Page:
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Well-educated underachiever Emilie (Lucie Zhang) works a dead-end call-center job, augmenting her income by renting the spare bedroom in her apartment at Les Olympiades (a series of tall, retro-looking residential blocks in Paris’ 13th arrondissement). All the stories take place in and around these buildings, which gives a radically different sense of the French capital from the classic Haussmanian facades that tourists associate with the city. Audiard has made a romantic film set in a decidedly unromantic-looking quarter and populated it with characters who’re all convinced they’re better off single.
Emilie’s wary of accepting a male roommate but clicks with Camille, a Black guy (played by Makita Samba) with a nice smile. No sooner has he moved in than they hook up, which immediately complicates the dynamic between them, especially when he tries to bring home an overnight date. With these characters, the trouble is that neither of them knows what they want, and therefore, they’re constantly changing the rules. But even those who feel more certain are entitled to revise their boundaries.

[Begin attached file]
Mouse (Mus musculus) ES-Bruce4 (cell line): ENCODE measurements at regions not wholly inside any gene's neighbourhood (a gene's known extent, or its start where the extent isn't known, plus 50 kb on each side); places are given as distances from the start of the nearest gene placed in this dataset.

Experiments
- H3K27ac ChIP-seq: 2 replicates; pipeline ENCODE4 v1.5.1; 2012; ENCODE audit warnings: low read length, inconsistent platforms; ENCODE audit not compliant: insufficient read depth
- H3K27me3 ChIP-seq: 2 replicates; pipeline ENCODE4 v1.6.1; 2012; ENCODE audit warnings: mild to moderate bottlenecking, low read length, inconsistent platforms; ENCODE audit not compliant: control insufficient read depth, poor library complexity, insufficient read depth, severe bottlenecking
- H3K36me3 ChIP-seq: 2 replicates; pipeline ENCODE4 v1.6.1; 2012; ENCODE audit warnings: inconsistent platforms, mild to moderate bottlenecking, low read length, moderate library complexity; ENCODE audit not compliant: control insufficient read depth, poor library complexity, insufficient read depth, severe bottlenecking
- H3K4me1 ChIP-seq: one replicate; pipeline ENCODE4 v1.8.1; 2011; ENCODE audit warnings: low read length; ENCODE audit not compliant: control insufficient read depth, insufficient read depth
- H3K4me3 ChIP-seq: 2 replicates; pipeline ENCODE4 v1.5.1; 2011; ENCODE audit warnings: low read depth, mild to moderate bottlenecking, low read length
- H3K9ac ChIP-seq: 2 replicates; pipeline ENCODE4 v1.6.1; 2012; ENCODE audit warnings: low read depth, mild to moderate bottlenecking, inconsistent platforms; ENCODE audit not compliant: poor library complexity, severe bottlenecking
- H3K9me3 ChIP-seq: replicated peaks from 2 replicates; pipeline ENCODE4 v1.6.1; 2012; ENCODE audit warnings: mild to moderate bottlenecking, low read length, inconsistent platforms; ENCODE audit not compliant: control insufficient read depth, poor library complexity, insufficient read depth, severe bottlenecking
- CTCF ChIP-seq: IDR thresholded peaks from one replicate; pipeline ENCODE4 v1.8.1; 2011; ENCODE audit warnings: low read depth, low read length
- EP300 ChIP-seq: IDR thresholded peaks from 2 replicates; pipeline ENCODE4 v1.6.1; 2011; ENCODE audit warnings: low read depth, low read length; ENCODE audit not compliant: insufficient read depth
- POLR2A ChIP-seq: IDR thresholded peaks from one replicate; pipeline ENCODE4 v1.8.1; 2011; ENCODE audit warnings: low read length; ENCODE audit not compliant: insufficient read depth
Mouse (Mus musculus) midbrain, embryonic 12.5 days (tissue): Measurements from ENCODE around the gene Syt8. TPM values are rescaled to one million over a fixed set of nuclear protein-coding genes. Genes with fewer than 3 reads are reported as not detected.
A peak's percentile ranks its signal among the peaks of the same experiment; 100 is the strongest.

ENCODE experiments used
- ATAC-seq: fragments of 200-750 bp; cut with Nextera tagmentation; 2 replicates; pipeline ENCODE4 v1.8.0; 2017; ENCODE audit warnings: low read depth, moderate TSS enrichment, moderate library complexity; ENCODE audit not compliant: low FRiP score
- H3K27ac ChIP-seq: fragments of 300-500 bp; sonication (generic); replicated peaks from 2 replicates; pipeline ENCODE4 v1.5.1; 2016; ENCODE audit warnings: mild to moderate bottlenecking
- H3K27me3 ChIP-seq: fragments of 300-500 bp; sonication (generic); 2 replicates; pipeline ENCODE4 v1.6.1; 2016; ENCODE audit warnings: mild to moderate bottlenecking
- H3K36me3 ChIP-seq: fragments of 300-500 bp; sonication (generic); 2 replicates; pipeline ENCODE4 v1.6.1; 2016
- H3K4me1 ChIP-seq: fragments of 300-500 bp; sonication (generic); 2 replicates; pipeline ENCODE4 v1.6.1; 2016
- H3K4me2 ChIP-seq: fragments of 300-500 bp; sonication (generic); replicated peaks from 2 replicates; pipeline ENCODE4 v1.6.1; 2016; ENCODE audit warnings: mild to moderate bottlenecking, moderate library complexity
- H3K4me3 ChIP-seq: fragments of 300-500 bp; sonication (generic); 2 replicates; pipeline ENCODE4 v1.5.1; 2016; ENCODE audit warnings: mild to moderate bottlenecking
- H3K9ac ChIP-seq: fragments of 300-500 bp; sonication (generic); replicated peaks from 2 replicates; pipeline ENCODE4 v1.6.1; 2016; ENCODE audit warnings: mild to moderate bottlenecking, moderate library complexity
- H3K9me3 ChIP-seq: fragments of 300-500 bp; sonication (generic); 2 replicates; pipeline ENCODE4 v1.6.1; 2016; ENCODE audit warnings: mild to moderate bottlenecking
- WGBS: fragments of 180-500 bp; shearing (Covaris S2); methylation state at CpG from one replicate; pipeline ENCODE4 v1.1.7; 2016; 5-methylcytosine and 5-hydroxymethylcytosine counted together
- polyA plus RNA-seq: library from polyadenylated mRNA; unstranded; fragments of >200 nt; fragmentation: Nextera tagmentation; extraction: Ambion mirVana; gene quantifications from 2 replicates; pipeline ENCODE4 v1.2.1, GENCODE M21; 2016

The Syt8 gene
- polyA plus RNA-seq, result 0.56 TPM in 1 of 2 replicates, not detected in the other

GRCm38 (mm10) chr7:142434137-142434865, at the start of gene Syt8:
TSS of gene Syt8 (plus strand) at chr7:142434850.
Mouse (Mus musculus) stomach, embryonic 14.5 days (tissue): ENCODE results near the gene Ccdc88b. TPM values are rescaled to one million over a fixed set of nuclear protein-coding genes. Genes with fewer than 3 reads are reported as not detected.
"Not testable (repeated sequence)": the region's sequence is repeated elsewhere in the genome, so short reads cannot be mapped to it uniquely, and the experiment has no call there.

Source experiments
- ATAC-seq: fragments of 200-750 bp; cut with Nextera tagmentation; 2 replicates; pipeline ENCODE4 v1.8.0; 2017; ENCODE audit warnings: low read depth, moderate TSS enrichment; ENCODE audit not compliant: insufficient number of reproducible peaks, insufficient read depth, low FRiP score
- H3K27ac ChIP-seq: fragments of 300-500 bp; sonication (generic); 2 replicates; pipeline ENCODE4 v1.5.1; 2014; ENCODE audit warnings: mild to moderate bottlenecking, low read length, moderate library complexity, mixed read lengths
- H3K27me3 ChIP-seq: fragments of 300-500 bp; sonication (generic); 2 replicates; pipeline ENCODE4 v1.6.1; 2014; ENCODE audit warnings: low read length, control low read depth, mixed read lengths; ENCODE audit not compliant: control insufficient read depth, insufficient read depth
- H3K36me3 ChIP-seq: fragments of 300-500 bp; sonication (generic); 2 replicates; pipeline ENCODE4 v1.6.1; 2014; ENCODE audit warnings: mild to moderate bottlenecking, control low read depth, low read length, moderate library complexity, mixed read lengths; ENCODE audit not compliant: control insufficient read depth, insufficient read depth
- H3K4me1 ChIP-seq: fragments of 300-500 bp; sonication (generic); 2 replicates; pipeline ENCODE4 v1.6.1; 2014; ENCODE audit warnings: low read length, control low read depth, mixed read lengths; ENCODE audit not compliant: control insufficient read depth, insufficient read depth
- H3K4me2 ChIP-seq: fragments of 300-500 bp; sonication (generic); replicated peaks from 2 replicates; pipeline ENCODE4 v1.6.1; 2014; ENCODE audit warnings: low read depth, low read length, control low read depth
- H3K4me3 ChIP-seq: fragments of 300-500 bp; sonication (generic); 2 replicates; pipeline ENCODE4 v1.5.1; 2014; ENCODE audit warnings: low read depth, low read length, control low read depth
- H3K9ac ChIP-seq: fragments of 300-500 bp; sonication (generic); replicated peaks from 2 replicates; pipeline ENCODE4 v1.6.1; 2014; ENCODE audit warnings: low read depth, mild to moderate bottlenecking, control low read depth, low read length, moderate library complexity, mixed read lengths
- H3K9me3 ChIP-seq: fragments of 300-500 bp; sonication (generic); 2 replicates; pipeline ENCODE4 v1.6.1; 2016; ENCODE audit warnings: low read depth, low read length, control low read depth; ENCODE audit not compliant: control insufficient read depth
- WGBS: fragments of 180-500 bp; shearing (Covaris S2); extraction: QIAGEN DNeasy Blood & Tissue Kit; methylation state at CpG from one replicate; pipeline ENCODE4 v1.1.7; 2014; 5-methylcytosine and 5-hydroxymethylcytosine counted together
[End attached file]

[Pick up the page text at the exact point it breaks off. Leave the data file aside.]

Compared with Emilie, who joins a dating app that makes no-strings sex every bit as easy as having take-out delivered, early-30s law school student Nora (“Portrait of a Lady on Fire” discovery Noémie Merlant) doesn’t feel comfortable jumping into bed with strangers. So after being mistaken for kinky cam girl Amber Sweet (Jehnny Beth) makes going to class unbearable, Nora gets a job at the same real estate agency as Camille, and straightaway, she sets boundaries: no ogling, no first names, strictly professional interactions. Whereas Emilie gets off on anonymous interactions, Nora warms to people once she gets to know them, and finds herself falling for Camille.